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The Man Who Knew The Way to the Moon

3.82  ·  Rating details ·  3,618 ratings  ·  360 reviews
The story of John C. Houbolt, an unsung hero of Apollo 11 and the man who showed NASA how to put America on the moon.

Without John C. Houbolt, a junior engineer at NASA, Apollo 11 would never have made it to the moon.

Top NASA engineers on the project, including Werner Von Braun, strongly advocated for a single, huge spacecraft to travel to the moon, land, and return to Ea
Audible Audio, 5 pages
Published July 4th 2019 by Audible Studios
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Jul 29, 2019 rated it really liked it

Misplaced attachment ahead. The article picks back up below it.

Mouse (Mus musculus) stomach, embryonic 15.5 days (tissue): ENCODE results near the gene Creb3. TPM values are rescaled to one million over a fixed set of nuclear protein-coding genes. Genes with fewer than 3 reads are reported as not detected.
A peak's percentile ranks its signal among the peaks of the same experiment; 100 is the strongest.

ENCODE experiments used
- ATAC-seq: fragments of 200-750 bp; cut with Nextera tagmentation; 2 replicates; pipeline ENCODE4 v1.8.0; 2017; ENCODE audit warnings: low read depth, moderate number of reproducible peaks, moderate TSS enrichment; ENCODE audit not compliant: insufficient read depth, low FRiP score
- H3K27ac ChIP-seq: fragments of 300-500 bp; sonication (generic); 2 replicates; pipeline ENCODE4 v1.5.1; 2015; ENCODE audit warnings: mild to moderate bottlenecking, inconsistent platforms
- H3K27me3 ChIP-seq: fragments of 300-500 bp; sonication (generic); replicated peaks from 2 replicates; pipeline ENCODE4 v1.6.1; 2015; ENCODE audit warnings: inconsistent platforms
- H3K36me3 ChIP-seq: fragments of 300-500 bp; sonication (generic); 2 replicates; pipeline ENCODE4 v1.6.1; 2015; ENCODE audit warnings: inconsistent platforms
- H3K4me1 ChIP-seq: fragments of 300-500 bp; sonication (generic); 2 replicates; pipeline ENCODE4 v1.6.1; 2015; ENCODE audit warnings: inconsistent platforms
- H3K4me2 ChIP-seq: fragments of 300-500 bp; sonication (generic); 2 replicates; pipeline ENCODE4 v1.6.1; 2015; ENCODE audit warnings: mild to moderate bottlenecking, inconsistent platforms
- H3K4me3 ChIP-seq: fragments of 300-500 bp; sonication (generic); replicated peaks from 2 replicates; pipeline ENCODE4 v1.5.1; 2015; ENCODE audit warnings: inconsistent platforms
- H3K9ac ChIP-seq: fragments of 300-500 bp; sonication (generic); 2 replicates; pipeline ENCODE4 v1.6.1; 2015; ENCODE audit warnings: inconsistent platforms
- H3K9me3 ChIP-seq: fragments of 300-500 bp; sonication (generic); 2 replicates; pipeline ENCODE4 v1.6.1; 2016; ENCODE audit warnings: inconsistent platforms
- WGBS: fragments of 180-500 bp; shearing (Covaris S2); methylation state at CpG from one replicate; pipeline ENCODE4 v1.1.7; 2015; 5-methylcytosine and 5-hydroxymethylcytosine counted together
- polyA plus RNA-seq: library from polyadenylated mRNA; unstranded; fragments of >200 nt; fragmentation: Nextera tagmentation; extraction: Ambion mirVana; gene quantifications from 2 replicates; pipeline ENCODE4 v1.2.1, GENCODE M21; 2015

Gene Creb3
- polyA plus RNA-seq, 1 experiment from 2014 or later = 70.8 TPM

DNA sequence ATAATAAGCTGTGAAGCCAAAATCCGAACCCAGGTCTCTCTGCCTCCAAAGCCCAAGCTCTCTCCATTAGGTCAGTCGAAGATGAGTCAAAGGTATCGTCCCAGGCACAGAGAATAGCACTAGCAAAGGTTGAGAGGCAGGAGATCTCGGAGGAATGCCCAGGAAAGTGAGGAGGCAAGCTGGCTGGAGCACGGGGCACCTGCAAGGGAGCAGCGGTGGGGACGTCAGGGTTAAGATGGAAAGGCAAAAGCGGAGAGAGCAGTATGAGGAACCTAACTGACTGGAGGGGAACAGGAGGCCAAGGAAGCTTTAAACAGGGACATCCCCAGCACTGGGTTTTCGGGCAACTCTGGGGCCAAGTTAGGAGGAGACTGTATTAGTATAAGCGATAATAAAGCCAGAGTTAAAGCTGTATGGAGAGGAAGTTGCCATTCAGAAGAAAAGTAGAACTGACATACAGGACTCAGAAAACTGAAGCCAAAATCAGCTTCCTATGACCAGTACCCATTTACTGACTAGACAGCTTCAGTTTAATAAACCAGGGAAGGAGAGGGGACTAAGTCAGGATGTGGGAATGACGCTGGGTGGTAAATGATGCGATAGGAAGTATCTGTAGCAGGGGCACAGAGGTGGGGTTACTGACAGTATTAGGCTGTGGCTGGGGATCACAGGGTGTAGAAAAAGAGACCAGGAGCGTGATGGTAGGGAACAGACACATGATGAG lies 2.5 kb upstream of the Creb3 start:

I was reading something about the 50th anniversary of the moon landing recently, and one thing that caught my eye was that apparently over 400,000 people worked on various projects related to making that happen. I’d say that out of all them, the contribution of John Houbolt may be the most controversial.

Houbolt was an engineer at NASA who became an advocate for Lunar Orbit Rendezvous. In the early days of trying to get to the moon most everyone thought that the way to do it was to either build
Jul 13, 2019 rated it liked it
Shelves: nonfiction, science
A fascinating look at how NASA decided to use the Lunar Orbital Rendezvous to get to the Moon and back. At least that part was interesting.

The sad part was the moaning and complaining from John Houbolt, and how he spent the rest of his life angry and frustrated that he didn't get the recognition he thought he deserved. Sad, really.
Andrew Bulthaupt